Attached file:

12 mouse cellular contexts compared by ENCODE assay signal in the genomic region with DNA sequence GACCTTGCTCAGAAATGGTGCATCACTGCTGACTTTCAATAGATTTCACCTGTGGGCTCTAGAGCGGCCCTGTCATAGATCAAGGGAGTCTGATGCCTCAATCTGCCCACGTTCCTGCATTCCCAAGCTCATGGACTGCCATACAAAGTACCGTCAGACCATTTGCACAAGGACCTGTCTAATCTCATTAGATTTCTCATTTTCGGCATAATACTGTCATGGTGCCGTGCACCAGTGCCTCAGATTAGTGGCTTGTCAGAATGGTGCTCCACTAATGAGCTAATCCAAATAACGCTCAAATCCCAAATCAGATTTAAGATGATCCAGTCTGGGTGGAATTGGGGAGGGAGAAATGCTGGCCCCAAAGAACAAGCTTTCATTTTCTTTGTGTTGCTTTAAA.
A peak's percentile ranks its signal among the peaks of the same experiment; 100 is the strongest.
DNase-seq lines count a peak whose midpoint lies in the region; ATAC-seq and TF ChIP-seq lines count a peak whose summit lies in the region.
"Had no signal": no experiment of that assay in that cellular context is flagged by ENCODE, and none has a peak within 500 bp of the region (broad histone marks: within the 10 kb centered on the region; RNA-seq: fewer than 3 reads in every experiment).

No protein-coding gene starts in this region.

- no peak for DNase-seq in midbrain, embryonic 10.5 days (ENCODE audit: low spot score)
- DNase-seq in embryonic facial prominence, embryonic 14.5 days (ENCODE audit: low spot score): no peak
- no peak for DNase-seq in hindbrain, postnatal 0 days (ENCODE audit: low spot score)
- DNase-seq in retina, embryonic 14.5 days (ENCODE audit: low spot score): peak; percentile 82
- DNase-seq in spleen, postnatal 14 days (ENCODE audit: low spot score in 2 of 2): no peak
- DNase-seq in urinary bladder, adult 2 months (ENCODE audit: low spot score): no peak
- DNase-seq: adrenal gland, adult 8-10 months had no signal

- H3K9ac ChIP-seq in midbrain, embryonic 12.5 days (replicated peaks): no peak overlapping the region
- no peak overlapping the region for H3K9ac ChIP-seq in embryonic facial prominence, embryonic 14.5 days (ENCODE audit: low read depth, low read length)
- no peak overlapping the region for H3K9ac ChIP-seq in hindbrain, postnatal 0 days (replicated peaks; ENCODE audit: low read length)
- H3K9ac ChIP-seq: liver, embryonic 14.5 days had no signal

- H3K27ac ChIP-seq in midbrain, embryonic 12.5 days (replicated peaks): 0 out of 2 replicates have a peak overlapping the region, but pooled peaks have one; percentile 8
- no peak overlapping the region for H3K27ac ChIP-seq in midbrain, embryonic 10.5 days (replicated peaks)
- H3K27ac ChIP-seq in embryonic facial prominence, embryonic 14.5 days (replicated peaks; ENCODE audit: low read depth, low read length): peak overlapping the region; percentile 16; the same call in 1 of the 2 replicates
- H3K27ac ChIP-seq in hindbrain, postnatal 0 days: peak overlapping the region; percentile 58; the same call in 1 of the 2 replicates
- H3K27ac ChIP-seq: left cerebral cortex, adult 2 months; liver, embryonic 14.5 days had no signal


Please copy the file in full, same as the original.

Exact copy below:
12 mouse cellular contexts compared by ENCODE assay signal in the genomic region with DNA sequence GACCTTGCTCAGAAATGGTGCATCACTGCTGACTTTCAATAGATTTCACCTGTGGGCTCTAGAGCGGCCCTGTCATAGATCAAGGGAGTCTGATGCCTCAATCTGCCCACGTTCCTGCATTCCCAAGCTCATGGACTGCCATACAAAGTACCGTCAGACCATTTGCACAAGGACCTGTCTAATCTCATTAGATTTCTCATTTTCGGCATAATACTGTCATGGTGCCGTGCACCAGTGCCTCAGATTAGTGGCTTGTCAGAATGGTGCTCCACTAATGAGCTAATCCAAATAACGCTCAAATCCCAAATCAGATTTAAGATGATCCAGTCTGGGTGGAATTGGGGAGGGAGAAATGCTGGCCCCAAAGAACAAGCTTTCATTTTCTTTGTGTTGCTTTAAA.
A peak's percentile ranks its signal among the peaks of the same experiment; 100 is the strongest.
DNase-seq lines count a peak whose midpoint lies in the region; ATAC-seq and TF ChIP-seq lines count a peak whose summit lies in the region.
"Had no signal": no experiment of that assay in that cellular context is flagged by ENCODE, and none has a peak within 500 bp of the region (broad histone marks: within the 10 kb centered on the region; RNA-seq: fewer than 3 reads in every experiment).

No protein-coding gene starts in this region.

- no peak for DNase-seq in midbrain, embryonic 10.5 days (ENCODE audit: low spot score)
- DNase-seq in embryonic facial prominence, embryonic 14.5 days (ENCODE audit: low spot score): no peak
- no peak for DNase-seq in hindbrain, postnatal 0 days (ENCODE audit: low spot score)
- DNase-seq in retina, embryonic 14.5 days (ENCODE audit: low spot score): peak; percentile 82
- DNase-seq in spleen, postnatal 14 days (ENCODE audit: low spot score in 2 of 2): no peak
- DNase-seq in urinary bladder, adult 2 months (ENCODE audit: low spot score): no peak
- DNase-seq: adrenal gland, adult 8-10 months had no signal

- H3K9ac ChIP-seq in midbrain, embryonic 12.5 days (replicated peaks): no peak overlapping the region
- no peak overlapping the region for H3K9ac ChIP-seq in embryonic facial prominence, embryonic 14.5 days (ENCODE audit: low read depth, low read length)
- no peak overlapping the region for H3K9ac ChIP-seq in hindbrain, postnatal 0 days (replicated peaks; ENCODE audit: low read length)
- H3K9ac ChIP-seq: liver, embryonic 14.5 days had no signal

- H3K27ac ChIP-seq in midbrain, embryonic 12.5 days (replicated peaks): 0 out of 2 replicates have a peak overlapping the region, but pooled peaks have one; percentile 8
- no peak overlapping the region for H3K27ac ChIP-seq in midbrain, embryonic 10.5 days (replicated peaks)
- H3K27ac ChIP-seq in embryonic facial prominence, embryonic 14.5 days (replicated peaks; ENCODE audit: low read depth, low read length): peak overlapping the region; percentile 16; the same call in 1 of the 2 replicates
- H3K27ac ChIP-seq in hindbrain, postnatal 0 days: peak overlapping the region; percentile 58; the same call in 1 of the 2 replicates
- H3K27ac ChIP-seq: left cerebral cortex, adult 2 months; liver, embryonic 14.5 days had no signal